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    Artery vs. Vein: What’s the Difference?

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      The cardiovascular system is crucial for human life, and any malfunctioning of arteries and veins can be severe and even fatal if it is not cared for the right way. Do not waste time in approaching a specialist if you notice swelling in the legs, feet, or ankle, shortness of breath, pain, and numbness, or even cramping. They may be a sign of some cardiovascular or arterial condition and need prompt treatment. At Downtown Vein & Vascular Center, best vein doctors help to diagnose and treat the problem with the most effective solutions to provide long-term relief.

      Veins and arteries play a very significant role in the cardiovascular system. They are tube-shaped blood vessels with different structures and functions. Arteries carry blood from the heart to the rest of the body, and the veins collect and carry the blood back to the heart.

      Blood vessels are essential for transporting blood around the body. Blood contains oxygen and other nutrients and delivers them to the various tissues that help them function well.

      Key Differences Between Arteries and Veins

      Veins and arteries help the respiratory and circulatory systems work efficiently. Knowing these systems can help you understand how veins and arteries are different and how they help the body function.

      Artery vs Vein

      Read more: Why Are My Veins Blue And Green?

      What Are Arteries?

      Arteries carry the oxygen-filled blood from the heart towards the rest of the body. They branch out into many smaller arteries in other parts of the body.

      The largest artery in the body is the aorta. It is the first artery the blood travels through after it gets fresh oxygen from the lungs. The aorta starts from the heart and reaches up towards the neck. A network of smaller arteries branch off from the aorta and go up to the head.

      From the head, the aorta curves back down to the chest and continue through the abdomen, ending at the groin. Along the way, it splits off into other arteries that deliver high-oxygen blood to the arms, legs, and rest of the body.

      Diseases associated with arteries include atherosclerosis, angina pectoris, and Atherogenesis-myocardial ischemia. They can lead to cardiovascular diseases and stroke if left untreated. You must see an experienced and expert physician avoid serious consequences if you suffer from arterial issues or are at high risk.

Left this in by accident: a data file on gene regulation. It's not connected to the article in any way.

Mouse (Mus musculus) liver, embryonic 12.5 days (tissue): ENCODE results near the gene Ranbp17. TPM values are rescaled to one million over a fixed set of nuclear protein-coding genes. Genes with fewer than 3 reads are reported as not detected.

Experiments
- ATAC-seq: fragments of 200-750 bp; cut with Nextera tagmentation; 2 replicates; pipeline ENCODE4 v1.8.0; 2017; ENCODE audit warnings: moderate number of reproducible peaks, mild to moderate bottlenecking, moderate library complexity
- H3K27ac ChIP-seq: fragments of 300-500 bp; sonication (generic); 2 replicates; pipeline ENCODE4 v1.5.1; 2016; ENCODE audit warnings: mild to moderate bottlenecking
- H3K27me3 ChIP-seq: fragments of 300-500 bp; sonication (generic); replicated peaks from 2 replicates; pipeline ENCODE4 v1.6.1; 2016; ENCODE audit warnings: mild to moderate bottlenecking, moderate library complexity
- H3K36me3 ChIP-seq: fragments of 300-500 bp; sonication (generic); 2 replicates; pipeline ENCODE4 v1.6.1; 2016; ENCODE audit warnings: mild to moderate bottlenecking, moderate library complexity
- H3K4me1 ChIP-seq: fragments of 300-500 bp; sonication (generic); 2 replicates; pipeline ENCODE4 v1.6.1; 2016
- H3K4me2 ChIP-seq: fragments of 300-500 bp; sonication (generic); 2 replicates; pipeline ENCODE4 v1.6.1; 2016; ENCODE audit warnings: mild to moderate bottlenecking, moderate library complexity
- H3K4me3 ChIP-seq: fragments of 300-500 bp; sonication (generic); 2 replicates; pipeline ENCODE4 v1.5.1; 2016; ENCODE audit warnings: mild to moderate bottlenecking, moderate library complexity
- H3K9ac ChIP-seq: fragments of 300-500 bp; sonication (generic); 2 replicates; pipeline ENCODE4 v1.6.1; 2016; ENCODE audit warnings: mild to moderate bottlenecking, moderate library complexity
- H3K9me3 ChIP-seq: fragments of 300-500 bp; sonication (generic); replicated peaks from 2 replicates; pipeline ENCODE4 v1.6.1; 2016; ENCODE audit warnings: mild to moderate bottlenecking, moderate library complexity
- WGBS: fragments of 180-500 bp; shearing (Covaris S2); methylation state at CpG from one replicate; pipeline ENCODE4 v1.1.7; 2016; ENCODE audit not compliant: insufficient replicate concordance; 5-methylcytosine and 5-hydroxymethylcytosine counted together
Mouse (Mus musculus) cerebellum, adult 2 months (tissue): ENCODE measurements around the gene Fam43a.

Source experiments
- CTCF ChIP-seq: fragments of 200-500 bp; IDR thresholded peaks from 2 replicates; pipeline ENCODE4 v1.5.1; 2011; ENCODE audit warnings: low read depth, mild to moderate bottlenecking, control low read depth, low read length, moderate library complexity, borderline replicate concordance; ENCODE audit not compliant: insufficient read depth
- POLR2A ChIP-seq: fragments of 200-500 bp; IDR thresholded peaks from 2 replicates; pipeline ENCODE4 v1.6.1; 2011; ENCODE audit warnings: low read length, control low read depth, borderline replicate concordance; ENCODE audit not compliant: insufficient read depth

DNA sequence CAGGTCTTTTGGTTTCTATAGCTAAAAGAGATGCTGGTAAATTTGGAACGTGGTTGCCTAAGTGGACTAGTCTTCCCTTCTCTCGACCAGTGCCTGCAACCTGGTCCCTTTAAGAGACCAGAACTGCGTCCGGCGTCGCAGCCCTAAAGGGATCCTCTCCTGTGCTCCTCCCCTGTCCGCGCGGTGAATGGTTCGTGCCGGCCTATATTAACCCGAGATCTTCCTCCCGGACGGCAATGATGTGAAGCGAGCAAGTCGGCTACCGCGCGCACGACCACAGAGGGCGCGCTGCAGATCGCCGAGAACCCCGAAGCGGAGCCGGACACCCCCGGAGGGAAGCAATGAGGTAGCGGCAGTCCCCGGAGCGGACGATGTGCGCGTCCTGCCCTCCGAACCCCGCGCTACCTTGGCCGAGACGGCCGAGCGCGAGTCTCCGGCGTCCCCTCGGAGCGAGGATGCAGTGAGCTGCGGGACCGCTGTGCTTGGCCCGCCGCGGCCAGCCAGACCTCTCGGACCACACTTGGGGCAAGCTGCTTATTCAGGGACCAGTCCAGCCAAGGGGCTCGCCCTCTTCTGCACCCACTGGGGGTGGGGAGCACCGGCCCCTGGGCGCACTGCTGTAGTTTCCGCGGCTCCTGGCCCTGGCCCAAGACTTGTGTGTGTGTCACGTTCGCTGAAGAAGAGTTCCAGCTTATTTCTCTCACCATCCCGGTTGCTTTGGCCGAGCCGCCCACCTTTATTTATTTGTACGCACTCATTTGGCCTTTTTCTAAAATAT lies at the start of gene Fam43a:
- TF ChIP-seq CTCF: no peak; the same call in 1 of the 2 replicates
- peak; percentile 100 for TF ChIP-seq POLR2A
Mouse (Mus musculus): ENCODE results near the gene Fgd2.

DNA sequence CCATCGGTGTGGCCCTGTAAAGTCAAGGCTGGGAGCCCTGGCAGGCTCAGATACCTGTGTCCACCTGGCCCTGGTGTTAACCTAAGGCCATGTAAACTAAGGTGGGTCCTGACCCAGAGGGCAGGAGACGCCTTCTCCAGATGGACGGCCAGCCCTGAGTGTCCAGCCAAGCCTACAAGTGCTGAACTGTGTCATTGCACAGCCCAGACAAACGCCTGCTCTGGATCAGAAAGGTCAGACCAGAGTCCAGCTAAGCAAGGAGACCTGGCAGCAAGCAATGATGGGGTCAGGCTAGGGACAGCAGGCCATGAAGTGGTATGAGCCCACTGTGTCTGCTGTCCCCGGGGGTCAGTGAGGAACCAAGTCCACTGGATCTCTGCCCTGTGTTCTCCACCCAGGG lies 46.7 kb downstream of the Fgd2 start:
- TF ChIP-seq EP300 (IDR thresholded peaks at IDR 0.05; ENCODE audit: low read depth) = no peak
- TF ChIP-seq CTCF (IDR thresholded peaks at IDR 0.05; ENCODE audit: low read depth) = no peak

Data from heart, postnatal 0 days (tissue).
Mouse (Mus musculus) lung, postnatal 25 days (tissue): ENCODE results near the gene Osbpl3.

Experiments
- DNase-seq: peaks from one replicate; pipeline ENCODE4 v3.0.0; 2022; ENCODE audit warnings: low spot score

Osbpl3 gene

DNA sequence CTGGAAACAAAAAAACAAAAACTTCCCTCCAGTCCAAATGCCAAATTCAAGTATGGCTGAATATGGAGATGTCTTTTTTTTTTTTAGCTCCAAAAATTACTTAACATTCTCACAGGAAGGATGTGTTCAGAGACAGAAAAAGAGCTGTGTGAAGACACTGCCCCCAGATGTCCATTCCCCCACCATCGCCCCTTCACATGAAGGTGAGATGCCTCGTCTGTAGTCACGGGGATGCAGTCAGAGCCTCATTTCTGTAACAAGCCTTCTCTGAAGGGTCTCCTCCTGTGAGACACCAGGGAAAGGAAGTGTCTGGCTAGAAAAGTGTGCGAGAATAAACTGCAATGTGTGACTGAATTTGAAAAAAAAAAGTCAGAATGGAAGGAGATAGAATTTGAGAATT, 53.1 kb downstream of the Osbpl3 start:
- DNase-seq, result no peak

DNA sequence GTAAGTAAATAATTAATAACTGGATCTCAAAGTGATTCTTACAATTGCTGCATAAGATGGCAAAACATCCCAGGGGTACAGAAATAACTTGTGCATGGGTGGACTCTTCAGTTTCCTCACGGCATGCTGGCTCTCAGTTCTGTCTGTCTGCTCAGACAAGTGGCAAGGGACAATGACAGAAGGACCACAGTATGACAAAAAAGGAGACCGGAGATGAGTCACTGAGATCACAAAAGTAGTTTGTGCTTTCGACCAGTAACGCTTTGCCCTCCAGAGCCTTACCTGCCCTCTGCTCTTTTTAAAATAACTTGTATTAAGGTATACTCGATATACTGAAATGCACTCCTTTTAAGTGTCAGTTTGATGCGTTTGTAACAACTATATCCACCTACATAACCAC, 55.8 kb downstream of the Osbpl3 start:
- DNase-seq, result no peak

What Are Veins?

      The oxygen in the blood is delivered to the organs and tissues as it travels through the arteries. Veins carry the blood back to the heart to get more oxygen. The veins usually hold about 75% of all the blood flowing through the body.‌

      The largest veins are the superior and inferior vena cava. The superior vena cava carries blood from the upper body to the heart, while the inferior vena cava carries blood everywhere below the heart. These two veins also branch off into many other veins throughout the body to collect the blood and bring it back to the heart.

      As compared to arteries, veins have to work against gravity and push the blood back to the heart from the lower extremities. Valves help the veins in this task. They are one-way pairs of flaps inside a vein, and while they are open for blood that goes up towards the heart, they remain closed to keep the blood from flowing back downwards.

      Veins are surrounded by muscles. When we walk, run or use our muscles in performing daily activities, they make squeezing motions that push against the vein and force the blood upwards toward the heart. If veins or the valves in the veins fail to work properly and push blood upwards, blood begins to pool in the legs or lower limbs leading to various vein conditions. It results in discoloration of ankles and swelling, along with other painful symptoms.

      Diseases associated with veins include deep vein thrombosis (DVT), varicose veins, and spider veins as well as chronic venous inefficiency that can be managed with non-invasive procedures.

      How Arteries and Veins Work Together